Today's ECB meeting a no-brainer

Wednesday, May 04, 2005

Unemployment with 8.9 percent at a 7-month high , the first contraction in manufacturing since August 2003 and a preliminary estimate that inflation remained stable at 2.1 percent in April will make today's meeting of the European Central Bank (ECB) Governing Council a no-brainer. Jammed in between the alarming economic outlook described in the April monthly bulletin of the ECB and fears of accelerating prices the key interest rate will be left untouched at the level of two percent where it has been sitting since June 2003.
Analysts are forecasting that the ECB will stay put for the rest of 2005 too, citing the above mentioned factors that do not allow room for any movement. Politicians in most of the 12 member states of the Euro area nevertheless argue that the low level of inflation should allow the ECB to cut the main refinancing rate one more time to bring economic growth back on track. The EU cut its forecast for GDP growth from two to 1.6 percent in 2005 three weeks ago, after it had grown two percent in 2004. Much of the slower growth is attributed to the strong Euro that hampered exports from the 12-nation zone whose economies rely heavily on exports of machinery goods and durables. But recently some EU countries have begun running trade deficits with China too, raising fears the EU could over time face the same problems as the United States. The deindustrialization of the common currency area can also be gauged from the worsening state of direct investments that saw a net outflow of 13.1 billion Euros in January alone. This is more than a third of the net outflow of 37.1 billion Euros in 2004.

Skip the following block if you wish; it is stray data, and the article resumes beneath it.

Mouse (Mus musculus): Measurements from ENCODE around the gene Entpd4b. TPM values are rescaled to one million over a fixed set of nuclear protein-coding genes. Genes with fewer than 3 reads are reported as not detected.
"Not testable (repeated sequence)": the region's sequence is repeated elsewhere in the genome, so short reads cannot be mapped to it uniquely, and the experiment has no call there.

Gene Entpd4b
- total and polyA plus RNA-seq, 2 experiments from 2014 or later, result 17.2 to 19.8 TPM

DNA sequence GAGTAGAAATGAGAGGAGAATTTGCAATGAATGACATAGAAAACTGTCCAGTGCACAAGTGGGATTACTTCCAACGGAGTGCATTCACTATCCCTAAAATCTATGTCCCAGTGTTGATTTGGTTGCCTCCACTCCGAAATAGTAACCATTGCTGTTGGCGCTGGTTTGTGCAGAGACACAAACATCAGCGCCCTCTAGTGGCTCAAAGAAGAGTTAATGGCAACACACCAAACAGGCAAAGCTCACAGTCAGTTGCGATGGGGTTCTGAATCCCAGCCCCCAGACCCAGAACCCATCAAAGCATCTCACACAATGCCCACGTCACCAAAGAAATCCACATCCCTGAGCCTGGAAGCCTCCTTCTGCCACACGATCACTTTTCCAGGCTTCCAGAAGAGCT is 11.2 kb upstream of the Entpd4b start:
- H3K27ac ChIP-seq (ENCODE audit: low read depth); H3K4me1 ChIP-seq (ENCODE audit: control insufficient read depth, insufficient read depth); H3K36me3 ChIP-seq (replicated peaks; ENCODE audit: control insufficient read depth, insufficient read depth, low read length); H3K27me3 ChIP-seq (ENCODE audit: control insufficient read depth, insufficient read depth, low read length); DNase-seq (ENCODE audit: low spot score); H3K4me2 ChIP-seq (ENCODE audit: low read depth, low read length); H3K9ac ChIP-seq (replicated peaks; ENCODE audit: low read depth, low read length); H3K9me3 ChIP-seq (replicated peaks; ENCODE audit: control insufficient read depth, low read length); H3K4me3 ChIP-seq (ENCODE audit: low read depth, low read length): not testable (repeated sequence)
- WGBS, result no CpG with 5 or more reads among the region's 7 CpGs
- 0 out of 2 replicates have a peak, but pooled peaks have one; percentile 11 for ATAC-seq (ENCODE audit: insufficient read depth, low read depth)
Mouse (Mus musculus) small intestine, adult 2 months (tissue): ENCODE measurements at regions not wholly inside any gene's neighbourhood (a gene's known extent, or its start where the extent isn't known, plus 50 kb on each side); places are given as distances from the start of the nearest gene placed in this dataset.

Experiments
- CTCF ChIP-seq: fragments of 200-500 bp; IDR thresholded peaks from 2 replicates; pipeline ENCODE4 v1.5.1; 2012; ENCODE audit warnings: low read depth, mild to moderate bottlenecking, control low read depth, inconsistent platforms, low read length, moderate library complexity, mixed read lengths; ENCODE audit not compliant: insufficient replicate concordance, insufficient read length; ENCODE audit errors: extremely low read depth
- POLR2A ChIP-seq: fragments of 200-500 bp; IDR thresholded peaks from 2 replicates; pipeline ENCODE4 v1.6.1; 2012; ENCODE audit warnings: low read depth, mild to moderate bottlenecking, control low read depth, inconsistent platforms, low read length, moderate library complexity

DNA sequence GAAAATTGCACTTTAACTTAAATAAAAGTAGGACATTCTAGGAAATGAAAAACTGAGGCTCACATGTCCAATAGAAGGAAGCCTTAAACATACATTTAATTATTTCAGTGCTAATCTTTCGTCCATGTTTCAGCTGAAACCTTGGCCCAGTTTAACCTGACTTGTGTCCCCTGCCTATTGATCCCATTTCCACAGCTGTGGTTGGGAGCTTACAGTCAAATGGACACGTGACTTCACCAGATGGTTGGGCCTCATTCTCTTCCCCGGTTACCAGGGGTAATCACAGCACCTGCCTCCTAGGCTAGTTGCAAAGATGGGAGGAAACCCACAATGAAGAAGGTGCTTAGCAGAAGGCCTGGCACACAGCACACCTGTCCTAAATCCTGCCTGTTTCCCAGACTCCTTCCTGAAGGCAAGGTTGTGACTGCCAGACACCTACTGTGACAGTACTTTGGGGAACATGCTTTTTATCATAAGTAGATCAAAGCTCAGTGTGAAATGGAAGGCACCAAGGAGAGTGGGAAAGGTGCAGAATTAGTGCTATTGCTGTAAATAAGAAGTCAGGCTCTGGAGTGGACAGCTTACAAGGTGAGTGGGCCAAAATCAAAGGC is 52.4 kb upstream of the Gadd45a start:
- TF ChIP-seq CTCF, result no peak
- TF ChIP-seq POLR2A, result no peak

While consumer prices seem still to be in check at the current rate of 2.1 percent, higher oil prices have already crept into industrial producer prices that showed a year-on-year uptick of 4.2 percent in February compared to a plus of 2.3 percent in 2004.
Key EU figures are compiled on this sheet.
In combination with a smaller rise of labor costs in 2004 - 2.3 vs. 2.7 percent in 2003 - companies nevertheless managed to eke out record profits in 2004. But these profits came mostly at the expense of the labor market. The wealthy core EU countries are threatened by the constantly growing number of unemployed people that feel evicted from the working community for the sake of higher corporate profits. Deutsche Bank's announcement to cut its labor force despite record profits has led to a huge uproar of criticism. Representatives of Germany's ruling social democrat party are beginning to voice their criticism of a market economy that advances at the expense of the people and the welfare systems, long hailed as a poster of stability and social peace.
As the ECB holds a press conference after its meeting, ad-hoc questions will probably center on the issue how the ECB will balance the threat of ongoing slow growth and simultaneous price pressures. To see a webcast of the live press conference at 14.30 CET jump to this link.


Wikinvest Wire